Article 18 | The Arts
I never thought the music called “Jazz” was ever meant to reach just a small group of people, or become a museum thing locked under glass like all the other dead things that were once artistic.
What is the role God created art for?
How can we make the sanctuary look sweet?
The Church is God’s redemptive community within the world and this redemption extends into the realms of space, time, and creativity. Modern secular culture tends to act in such a way that it reduces human beings into consuming agents. The corresponding result is that the majority of people in the culture and the church aren’t able to see themselves as creators or collaborators with God.
This market driven worldview has affected nearly all aspects of life and this capitalistic dimension has frequently reduced much of art purely to the aesthetic role. This is especially true within Christianity. Hence, even though many evangelical and protestant churches encourage the arts, this nearly always means the display of a local artists work within the church building, using graphic design elements within the Sunday worship program and bulletins, choreographing a dance, or maybe even commissioning a sculpture; but this is nearly always done with the sole intention of improving aesthetics. Although there is great value in the aesthetic importance of art, expanding the role of art to incorporate more fully its original and pre-capitalistic value is also a worthy goal.
The amazing gift of art is it’s ability to question perceived ideas about reality, to challenge genres of discourse, to make possible the emergence of new forms, voices, and perspectives for living. Thus, art as the postmodern philosopher Jean-Francois Lyotard has commented, should be “Avant-garde in nature”, it should be actively creating space for the marginalized and silenced voices to speak, it should be challenging the prevailing norms of culture with an alternative heavenly perspective, a perspective that the Christian artist is developing with God through their spiritual transformation into Christlikeness.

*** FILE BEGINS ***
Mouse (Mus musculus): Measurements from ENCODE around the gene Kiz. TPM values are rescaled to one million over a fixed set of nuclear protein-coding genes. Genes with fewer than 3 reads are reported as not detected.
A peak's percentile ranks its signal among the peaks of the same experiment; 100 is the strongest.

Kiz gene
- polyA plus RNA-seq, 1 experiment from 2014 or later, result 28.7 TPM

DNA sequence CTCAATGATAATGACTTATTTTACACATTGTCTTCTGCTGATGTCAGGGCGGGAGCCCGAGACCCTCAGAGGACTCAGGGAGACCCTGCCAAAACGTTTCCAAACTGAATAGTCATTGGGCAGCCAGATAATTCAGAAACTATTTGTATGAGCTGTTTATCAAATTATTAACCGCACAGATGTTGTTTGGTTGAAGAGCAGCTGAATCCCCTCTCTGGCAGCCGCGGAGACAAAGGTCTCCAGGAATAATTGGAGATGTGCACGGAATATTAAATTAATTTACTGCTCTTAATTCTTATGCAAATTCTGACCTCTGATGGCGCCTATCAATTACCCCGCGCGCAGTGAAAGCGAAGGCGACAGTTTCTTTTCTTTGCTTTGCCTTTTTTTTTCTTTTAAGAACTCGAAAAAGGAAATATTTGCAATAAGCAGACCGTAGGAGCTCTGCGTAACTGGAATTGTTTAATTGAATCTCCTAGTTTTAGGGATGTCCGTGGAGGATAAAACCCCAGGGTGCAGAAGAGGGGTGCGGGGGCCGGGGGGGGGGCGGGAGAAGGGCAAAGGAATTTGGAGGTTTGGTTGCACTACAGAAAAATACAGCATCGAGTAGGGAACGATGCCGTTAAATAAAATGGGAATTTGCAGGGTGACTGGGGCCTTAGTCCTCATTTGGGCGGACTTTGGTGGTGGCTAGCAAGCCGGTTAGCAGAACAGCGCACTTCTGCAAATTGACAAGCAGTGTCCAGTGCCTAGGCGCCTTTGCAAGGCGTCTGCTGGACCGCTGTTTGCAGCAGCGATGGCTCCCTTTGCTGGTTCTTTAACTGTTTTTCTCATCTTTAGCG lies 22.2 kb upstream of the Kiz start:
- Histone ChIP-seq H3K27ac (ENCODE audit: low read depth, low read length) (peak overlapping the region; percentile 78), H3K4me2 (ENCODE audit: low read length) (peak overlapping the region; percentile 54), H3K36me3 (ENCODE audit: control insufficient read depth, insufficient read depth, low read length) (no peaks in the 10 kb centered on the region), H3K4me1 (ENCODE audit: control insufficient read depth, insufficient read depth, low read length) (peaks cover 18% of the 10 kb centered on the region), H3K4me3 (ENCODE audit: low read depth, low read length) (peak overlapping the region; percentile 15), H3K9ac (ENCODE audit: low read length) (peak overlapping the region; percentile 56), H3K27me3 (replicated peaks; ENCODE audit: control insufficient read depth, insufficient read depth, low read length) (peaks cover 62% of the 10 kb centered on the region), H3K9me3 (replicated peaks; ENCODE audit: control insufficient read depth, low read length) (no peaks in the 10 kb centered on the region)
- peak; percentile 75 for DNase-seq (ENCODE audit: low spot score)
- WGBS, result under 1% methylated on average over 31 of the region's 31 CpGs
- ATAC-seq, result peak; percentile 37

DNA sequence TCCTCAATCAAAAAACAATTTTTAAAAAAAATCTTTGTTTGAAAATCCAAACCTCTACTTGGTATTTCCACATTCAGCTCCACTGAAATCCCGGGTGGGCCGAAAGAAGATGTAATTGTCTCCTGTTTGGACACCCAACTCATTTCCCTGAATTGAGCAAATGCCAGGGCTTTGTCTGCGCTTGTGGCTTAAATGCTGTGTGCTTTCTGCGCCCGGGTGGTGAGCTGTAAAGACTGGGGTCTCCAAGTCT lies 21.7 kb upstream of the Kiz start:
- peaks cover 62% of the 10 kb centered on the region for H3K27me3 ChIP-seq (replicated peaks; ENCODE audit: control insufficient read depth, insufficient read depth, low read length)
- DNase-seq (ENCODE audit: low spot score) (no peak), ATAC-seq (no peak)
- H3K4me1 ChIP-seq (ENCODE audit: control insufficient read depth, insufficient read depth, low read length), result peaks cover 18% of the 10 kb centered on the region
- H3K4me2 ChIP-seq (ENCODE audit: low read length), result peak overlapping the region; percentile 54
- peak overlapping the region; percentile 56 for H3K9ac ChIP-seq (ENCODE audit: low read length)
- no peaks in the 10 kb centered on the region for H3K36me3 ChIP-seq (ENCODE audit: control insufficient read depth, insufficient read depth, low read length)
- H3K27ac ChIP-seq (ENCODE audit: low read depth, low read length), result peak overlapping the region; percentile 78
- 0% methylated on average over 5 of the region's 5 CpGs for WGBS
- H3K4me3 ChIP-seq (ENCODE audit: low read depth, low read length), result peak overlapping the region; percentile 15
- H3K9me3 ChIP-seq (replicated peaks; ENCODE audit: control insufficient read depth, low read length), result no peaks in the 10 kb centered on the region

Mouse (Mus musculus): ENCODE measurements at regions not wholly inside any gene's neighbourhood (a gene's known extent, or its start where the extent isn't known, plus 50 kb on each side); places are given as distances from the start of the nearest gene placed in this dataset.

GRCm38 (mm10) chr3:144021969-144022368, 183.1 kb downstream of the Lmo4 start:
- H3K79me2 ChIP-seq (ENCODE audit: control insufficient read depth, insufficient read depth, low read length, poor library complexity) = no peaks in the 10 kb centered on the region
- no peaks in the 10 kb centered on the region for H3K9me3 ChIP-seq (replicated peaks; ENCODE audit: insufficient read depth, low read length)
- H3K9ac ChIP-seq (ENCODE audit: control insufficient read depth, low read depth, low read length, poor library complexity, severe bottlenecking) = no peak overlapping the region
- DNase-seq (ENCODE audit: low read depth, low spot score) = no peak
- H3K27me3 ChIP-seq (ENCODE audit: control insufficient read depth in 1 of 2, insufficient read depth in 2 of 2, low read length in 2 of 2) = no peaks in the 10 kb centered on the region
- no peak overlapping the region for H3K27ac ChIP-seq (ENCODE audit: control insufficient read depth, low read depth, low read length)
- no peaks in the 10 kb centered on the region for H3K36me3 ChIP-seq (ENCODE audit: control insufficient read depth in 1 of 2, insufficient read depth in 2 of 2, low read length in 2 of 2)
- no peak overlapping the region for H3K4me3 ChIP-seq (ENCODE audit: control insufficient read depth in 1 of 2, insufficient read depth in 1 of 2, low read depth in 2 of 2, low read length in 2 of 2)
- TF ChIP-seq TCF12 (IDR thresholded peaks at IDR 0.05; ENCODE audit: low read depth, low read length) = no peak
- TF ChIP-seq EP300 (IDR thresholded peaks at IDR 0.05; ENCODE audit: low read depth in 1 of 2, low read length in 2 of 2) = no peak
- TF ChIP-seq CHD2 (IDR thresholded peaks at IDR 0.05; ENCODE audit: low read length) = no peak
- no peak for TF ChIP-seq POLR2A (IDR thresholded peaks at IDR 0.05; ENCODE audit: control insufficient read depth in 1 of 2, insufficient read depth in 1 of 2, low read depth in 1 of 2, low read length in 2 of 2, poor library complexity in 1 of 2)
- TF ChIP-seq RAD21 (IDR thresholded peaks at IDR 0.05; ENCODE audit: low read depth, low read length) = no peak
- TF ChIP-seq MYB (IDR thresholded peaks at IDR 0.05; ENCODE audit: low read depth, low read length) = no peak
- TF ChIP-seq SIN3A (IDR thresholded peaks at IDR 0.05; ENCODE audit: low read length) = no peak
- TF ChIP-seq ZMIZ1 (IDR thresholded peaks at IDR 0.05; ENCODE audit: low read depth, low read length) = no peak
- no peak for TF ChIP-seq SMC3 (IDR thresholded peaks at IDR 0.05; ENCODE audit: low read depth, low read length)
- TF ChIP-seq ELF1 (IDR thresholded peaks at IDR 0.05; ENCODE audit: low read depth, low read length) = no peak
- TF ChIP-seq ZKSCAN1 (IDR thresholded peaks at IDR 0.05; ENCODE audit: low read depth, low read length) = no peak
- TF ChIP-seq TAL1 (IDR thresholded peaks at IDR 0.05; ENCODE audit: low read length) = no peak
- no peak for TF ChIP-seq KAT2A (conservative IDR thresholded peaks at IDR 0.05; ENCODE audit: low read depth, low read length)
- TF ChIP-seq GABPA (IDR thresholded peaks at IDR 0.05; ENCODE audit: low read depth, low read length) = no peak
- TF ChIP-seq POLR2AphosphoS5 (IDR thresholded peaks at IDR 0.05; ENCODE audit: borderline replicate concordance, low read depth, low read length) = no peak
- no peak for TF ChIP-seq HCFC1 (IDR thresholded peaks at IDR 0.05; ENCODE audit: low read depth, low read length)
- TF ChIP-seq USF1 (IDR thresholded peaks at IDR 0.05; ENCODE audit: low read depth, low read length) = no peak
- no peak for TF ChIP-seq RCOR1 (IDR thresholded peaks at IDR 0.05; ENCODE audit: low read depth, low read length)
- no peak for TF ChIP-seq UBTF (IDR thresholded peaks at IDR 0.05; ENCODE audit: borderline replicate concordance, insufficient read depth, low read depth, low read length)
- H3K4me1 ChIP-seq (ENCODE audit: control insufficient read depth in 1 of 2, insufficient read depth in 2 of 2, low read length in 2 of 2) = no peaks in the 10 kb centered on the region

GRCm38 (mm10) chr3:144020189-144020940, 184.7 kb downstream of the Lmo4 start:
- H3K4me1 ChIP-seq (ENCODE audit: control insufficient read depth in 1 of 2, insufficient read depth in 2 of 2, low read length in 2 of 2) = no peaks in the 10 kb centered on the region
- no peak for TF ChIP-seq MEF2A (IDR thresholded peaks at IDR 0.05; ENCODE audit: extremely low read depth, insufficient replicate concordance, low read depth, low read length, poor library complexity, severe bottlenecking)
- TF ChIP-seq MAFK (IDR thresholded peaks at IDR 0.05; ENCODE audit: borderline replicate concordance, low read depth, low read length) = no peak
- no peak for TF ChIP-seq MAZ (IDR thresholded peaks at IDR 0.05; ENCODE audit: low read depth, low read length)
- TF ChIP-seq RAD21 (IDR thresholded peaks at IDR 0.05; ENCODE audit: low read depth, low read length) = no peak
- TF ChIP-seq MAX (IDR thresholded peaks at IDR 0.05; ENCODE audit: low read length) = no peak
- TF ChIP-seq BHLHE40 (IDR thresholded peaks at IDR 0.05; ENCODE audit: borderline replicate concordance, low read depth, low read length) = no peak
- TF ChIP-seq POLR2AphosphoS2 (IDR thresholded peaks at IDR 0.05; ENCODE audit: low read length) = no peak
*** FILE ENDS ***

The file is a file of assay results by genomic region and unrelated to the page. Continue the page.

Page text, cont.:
Lastly, the artist’s role is valuable in communicating the unimaginable and the unseen. One of the functions of imagination is not just helping us to get our thinking straight so we can improve the world we live in, but to help us to see and then build a world God would prefer we all live. As a church community we have to intentionally seek out, support and inspire such creative activity. A proposition that seems joyful, since our faith and knowledge is built upon a world of invisibility with a God who is Spirit, Heaven, which is another dimension and angels, demons, and spiritual forces at work in our daily lives.
Recommended Reading: Walking on Water, by Madeline L’Engle and Objects of Grace: Conversations on Creativity and Faith by James Romaine.